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Streetcar fate is on the line on St. Clair

It’s time to take a good look at restoring transit right of way to the street, JOHN BARBER says

JOHN BARBER

There’s no question that Toronto loves its streetcars, but is it willing to move in and settle down, for better and for worse, forever and ever?

Thirty years after the TTC grudgingly agreed to maintain the streetcar system rather than scrapping it, that remains an open question. It will likely be decided once and for all by the fate of an innovative proposal to build a dedicated streetcar right of way down the middle of St. Clair Avenue.

St. Clair has always had streetcar service for most of its length, and it is the only remaining central-city route wide enough to accept a dedicated right of way, similar to that recently built on Spadina Avenue, with no cars allowed on the tracks. The reason St. Clair is so wide, in fact, is that it was designed to accommodate a separate streetcar right of way, which operated there until the 1930s.

So it was natural that the idea be revived before the line is rebuilt. That is scheduled to take place in 2004. Recreating the old right of way at the same time will result in “a new rapid-transit line at very little incremental cost,” according to city councillor Joe Mihevic, whose ward encompasses St. Clair between Spadina Road and Oakwood Avenue.

Track reconstruction takes place only every 40 years, Mr. Mihevc added, so the coming work affords a rare opportunity “to look at how the street functions and to make improvements.”

Considering the fact that the city’s new official plan strongly endorses building up public transit with more Spadina-style streetcar routes, it seems likely that city council will endorse a formal study of the St. Clair concept at one of its future meetings. If dedicated streetcar rights of way are such a good idea, and if we’re going to build one anywhere in the city, we’ll do it on St. Clair.

But that’s easy to say; it took more than a decade of struggle to bring streetcars back to Spadina, and nobody is anticipating quick approval for the St. Clair scheme.

“This is going to be a tough sell in the community,” acknowledged Mr. Mihevc, a staunch transit advocate and son of a TTC worker. “I just hope that people come into it with open minds.”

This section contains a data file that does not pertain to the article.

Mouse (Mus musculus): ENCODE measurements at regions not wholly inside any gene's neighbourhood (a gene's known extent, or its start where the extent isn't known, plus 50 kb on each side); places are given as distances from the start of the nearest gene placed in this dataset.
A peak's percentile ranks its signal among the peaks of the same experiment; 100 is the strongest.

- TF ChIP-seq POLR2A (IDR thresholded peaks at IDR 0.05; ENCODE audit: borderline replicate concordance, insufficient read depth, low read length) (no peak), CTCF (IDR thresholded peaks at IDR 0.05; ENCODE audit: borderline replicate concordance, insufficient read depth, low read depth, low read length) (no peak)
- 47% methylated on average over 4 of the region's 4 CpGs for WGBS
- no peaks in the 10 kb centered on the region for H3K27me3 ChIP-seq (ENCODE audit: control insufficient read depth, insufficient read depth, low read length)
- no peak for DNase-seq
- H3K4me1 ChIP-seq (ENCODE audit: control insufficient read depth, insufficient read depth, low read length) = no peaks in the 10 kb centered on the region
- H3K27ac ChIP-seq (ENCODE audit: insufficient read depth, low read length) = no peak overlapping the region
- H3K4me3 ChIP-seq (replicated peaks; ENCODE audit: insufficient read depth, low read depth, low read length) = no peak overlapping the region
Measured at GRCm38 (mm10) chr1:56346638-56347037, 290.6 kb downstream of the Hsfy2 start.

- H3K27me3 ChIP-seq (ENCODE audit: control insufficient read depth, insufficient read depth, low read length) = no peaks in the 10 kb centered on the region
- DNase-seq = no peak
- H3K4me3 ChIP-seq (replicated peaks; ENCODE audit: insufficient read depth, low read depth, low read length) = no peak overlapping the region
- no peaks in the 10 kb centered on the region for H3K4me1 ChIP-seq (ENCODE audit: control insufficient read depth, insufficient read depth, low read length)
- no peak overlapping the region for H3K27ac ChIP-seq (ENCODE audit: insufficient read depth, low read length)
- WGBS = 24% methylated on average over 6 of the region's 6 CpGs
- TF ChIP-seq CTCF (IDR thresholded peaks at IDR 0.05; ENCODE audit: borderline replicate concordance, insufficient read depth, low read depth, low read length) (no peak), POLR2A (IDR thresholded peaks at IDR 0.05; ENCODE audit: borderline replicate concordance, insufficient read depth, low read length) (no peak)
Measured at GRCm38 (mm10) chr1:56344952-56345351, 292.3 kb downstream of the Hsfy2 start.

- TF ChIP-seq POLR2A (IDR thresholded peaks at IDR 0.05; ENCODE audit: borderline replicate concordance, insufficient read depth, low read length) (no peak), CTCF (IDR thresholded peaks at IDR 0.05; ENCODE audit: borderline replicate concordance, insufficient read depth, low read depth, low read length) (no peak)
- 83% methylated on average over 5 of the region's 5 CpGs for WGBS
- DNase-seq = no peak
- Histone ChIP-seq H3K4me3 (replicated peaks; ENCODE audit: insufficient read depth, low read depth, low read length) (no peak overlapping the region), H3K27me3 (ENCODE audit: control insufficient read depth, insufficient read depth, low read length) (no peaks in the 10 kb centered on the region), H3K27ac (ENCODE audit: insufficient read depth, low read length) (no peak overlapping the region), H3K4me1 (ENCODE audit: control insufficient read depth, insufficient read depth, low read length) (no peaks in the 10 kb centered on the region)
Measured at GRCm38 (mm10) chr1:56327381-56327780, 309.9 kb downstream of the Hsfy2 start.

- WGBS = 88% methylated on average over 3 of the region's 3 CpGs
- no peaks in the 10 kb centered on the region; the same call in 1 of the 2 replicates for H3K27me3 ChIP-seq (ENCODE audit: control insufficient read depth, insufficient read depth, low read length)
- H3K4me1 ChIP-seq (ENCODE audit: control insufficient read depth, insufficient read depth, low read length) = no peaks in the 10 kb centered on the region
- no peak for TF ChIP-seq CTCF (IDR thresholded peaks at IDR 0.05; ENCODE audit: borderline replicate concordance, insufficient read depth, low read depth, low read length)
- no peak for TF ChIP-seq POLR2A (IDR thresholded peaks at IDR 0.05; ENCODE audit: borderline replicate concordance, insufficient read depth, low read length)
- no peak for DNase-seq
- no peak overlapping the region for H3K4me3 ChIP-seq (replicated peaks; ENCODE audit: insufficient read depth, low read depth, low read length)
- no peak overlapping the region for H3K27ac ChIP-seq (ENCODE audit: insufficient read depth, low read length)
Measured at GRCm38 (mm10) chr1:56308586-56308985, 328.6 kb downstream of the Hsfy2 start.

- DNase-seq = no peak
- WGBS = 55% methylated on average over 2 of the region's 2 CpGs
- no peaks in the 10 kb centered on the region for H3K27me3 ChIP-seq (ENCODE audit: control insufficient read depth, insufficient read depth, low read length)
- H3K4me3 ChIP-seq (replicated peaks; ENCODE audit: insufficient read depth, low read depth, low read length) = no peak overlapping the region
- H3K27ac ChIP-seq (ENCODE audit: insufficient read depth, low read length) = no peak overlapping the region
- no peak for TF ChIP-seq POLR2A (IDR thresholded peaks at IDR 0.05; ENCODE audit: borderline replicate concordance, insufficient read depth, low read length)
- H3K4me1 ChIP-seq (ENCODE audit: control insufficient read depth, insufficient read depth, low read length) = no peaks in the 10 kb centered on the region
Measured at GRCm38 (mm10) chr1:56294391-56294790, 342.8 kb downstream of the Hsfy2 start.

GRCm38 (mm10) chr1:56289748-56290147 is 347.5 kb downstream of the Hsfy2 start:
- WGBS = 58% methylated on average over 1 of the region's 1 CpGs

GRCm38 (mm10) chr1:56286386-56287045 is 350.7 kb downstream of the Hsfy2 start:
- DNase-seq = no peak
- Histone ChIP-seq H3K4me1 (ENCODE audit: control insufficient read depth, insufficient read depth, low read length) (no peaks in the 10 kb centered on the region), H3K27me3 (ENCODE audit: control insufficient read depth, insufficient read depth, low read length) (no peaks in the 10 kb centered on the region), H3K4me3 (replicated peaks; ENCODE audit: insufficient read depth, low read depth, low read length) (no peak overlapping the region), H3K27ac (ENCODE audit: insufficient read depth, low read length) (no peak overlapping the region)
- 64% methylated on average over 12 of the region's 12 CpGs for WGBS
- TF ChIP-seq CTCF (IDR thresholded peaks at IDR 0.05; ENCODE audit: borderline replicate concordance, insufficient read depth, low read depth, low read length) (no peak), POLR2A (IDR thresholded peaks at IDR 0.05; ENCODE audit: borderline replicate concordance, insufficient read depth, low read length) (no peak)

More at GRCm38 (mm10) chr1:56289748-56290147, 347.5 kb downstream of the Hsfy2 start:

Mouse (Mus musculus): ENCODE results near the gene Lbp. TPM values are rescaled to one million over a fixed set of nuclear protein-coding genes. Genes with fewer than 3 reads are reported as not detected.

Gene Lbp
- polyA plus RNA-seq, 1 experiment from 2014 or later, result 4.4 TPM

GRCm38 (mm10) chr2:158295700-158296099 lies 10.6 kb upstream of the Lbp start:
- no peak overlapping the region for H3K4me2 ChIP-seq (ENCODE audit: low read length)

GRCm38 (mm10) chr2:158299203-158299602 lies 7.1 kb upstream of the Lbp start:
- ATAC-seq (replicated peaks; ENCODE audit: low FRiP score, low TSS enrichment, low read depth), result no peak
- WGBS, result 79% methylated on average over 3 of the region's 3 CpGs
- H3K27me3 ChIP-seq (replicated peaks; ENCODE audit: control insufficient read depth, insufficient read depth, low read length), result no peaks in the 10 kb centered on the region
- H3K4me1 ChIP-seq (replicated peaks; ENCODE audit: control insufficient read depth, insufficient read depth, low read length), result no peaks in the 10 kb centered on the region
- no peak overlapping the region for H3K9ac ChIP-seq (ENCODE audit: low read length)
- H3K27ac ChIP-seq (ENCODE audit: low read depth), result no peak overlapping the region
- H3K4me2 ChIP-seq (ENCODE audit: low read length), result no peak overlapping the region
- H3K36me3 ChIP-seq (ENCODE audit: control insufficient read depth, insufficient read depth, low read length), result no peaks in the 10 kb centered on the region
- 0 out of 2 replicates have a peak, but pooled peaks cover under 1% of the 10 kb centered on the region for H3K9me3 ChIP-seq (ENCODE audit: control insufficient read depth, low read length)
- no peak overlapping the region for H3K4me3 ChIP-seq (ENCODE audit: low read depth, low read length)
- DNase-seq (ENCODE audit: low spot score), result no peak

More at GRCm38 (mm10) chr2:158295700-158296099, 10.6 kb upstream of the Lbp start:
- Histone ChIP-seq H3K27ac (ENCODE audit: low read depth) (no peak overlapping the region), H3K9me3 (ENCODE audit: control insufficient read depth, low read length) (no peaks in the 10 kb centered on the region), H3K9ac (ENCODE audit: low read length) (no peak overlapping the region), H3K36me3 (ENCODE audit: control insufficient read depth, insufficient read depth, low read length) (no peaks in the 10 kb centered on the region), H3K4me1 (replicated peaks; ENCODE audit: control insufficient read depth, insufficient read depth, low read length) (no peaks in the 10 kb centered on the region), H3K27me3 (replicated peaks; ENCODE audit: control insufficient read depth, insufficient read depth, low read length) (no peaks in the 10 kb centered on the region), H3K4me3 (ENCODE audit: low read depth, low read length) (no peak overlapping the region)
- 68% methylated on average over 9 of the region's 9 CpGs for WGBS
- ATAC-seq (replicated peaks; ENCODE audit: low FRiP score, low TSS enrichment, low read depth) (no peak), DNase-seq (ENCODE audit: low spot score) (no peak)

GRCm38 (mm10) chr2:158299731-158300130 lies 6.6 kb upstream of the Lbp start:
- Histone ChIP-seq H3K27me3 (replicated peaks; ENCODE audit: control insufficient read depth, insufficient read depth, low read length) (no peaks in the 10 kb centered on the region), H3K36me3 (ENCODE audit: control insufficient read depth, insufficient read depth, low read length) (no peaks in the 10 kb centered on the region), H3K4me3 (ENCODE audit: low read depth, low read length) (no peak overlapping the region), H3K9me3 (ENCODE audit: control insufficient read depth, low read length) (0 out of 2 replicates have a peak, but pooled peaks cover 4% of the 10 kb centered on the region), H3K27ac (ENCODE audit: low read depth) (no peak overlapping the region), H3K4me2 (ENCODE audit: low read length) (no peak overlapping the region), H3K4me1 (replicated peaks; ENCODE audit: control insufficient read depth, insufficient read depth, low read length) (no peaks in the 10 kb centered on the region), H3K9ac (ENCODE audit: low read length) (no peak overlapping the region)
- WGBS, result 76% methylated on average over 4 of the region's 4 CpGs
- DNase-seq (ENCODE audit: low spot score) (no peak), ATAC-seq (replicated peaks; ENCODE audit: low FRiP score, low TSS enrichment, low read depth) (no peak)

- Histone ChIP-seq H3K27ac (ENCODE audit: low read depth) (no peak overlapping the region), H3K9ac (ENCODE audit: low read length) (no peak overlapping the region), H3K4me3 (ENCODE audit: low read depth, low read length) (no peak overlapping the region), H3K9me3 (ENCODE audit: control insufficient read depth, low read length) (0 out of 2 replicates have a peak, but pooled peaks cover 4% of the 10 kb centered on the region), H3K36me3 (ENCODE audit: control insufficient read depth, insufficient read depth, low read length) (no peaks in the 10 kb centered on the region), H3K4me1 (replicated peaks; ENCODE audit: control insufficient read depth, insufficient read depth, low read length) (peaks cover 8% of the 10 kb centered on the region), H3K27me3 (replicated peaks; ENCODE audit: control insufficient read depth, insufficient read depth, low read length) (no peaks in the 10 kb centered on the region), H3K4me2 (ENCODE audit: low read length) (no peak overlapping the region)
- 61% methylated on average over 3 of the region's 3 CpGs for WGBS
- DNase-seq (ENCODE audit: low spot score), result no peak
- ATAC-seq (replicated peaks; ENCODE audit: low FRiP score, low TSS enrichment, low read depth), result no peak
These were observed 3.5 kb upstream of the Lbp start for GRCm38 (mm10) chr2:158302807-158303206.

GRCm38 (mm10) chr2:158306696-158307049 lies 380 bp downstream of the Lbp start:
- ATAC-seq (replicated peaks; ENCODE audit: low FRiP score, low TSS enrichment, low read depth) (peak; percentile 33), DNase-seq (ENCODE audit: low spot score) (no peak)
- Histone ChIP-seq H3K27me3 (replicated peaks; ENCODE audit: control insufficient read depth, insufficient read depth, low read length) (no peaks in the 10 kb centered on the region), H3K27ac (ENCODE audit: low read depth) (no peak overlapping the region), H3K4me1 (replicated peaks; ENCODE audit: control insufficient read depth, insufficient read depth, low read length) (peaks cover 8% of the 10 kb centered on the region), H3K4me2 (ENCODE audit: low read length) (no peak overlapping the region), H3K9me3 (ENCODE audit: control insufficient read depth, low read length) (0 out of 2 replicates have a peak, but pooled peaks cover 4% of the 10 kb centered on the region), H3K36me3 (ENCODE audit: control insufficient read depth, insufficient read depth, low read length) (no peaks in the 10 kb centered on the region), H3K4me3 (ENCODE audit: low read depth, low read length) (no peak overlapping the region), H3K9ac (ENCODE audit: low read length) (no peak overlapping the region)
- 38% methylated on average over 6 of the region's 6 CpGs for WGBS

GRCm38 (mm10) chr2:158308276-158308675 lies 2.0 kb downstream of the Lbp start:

The reasons for not doing so were laid out clearly and unapologetically in a recent staff report on the feasibility of the concept. It can be made real only at the cost of “serious and significant impacts” on car and truck traffic, according to the report.

“The main conclusion of our work to date is that an exclusive transit right of way is achievable on St. Clair Avenue,” it said, “but this could come about only by reducing the capacity of the remaining space for general traffic to less than half of what is currently provided.”

The predicted negative effects include “lengthy delays and congestion in all directions at intersections” (for cars only, of course; streetcars will go faster), increased leakage of through traffic into residential areas and greater difficulties in loading and deliveries for local businesses.

Depending on how it is designed, the new corridor will remove cars and trucks from at least two of St. Clair’s six traffic lanes. If permanent parking bays are included on either side of the street, driving space will be reduced to one lane in either direction, according to the report.

That’s too much for Councillor Michael Walker, who represents the affluent neighbourhoods bordering St. Clair between Yonge Street and Spadina Road. “I don’t think [a dedicated right of way] is warranted,” he said, adding that, even at an estimated $20-million, the cost will be too high.

But there is more than one constituency with an interest in the matter. Almost half of all people who currently travel St. Clair use public transit instead of private cars, and a dedicated line could improve service dramatically.

But it’s still a distant vision. “Everyone argues for public transit,” Mr. Mihevic pointed out, “but when it comes down to brass tacks the rights of motor traffic are sacrosanct and the rights of transit users have to be argued.”

Now’s the time to do that: The opportunity to return St. Clair to its roots is too good to let pass without serious study.

jbarber@globeandmail.ca




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